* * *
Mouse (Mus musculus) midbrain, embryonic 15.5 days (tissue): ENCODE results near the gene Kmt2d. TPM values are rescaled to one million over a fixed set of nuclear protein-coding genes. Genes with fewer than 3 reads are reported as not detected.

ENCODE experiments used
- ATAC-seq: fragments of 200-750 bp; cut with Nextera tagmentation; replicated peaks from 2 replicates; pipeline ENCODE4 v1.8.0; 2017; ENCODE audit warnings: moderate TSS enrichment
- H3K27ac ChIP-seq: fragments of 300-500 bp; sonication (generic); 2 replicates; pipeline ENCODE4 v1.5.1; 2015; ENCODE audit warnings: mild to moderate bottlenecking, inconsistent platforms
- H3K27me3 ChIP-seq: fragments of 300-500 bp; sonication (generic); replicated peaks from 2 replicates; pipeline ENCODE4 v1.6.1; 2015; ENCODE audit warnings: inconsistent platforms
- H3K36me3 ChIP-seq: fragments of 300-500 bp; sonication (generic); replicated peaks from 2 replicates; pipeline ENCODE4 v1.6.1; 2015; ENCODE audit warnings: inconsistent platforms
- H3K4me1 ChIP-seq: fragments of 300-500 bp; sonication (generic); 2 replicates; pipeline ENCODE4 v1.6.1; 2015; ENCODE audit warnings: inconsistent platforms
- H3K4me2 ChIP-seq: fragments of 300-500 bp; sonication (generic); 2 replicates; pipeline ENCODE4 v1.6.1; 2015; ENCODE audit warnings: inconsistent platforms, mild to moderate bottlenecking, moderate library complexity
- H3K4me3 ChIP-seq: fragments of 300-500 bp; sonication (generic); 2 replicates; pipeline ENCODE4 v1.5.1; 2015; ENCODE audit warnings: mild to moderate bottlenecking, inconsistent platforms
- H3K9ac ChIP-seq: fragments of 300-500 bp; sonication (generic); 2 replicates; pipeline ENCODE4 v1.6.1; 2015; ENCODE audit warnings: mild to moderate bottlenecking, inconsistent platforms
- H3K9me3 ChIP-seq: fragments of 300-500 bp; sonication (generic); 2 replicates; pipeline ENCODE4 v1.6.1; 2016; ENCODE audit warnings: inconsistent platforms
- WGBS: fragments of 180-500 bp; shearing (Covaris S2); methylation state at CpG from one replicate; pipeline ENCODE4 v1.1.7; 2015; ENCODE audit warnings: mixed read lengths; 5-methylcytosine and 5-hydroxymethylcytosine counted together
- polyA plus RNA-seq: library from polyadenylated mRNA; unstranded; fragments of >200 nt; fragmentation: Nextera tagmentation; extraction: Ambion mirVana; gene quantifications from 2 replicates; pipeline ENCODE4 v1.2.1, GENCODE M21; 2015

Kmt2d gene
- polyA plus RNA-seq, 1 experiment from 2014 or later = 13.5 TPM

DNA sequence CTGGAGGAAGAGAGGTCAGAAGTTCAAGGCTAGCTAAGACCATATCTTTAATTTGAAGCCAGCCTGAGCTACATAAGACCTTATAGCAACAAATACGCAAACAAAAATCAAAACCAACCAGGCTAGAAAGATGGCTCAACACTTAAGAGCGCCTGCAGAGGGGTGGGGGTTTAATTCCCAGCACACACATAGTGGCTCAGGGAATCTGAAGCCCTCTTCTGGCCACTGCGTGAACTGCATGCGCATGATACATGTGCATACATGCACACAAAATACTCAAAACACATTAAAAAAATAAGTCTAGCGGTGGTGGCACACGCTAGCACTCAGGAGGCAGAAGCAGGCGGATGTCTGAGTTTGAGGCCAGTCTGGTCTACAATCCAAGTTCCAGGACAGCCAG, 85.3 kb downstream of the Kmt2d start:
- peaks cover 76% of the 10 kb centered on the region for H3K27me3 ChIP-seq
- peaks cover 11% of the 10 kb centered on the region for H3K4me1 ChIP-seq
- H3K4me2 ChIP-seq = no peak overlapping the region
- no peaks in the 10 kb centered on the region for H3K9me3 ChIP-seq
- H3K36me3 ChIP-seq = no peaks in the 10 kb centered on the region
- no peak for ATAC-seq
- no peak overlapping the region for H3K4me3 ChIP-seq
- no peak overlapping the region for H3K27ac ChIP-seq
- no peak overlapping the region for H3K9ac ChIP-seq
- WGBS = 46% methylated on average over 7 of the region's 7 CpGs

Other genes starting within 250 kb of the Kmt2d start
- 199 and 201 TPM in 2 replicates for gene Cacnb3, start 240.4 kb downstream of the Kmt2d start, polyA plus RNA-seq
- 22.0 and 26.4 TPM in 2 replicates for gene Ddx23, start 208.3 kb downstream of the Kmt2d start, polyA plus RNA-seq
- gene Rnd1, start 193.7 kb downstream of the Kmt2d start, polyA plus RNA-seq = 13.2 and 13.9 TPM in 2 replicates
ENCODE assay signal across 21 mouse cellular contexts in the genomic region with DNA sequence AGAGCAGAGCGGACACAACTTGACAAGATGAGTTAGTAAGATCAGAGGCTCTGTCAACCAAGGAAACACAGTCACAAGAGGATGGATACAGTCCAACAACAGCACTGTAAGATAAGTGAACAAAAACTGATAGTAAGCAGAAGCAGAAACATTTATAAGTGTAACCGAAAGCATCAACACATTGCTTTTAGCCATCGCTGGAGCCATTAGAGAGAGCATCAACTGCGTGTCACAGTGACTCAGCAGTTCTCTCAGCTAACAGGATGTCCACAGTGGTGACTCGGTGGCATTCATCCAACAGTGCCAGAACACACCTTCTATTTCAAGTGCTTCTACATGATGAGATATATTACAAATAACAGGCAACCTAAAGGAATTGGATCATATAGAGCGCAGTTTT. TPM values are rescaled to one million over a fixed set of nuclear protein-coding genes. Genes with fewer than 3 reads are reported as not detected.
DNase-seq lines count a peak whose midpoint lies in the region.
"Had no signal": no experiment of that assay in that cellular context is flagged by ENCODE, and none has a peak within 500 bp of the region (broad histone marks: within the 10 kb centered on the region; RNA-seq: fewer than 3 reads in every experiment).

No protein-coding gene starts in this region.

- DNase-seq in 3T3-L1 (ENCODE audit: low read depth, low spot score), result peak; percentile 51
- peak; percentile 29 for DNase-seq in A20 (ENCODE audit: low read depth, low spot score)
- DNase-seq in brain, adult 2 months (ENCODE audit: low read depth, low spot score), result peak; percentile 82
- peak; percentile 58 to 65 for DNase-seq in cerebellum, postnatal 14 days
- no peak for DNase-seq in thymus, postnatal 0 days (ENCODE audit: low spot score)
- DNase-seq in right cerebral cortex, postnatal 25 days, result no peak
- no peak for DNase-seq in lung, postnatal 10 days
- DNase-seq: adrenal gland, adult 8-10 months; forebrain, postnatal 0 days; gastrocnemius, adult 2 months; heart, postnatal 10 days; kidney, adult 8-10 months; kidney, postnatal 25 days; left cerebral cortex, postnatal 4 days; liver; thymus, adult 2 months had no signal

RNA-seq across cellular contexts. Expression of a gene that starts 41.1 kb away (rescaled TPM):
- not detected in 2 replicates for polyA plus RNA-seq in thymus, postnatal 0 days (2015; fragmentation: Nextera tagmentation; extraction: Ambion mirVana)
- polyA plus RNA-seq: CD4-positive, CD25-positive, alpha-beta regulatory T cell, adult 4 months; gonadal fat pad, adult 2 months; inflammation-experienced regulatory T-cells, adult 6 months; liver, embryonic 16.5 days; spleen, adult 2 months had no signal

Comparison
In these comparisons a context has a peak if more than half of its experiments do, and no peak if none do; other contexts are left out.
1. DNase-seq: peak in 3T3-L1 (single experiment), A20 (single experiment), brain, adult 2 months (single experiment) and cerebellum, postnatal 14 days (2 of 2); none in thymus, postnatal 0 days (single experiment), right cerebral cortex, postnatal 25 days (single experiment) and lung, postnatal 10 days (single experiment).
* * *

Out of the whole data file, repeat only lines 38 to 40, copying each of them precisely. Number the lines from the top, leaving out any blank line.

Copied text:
- peak; percentile 58 to 65 for DNase-seq in cerebellum, postnatal 14 days
- no peak for DNase-seq in thymus, postnatal 0 days (ENCODE audit: low spot score)
- DNase-seq in right cerebral cortex, postnatal 25 days, result no peak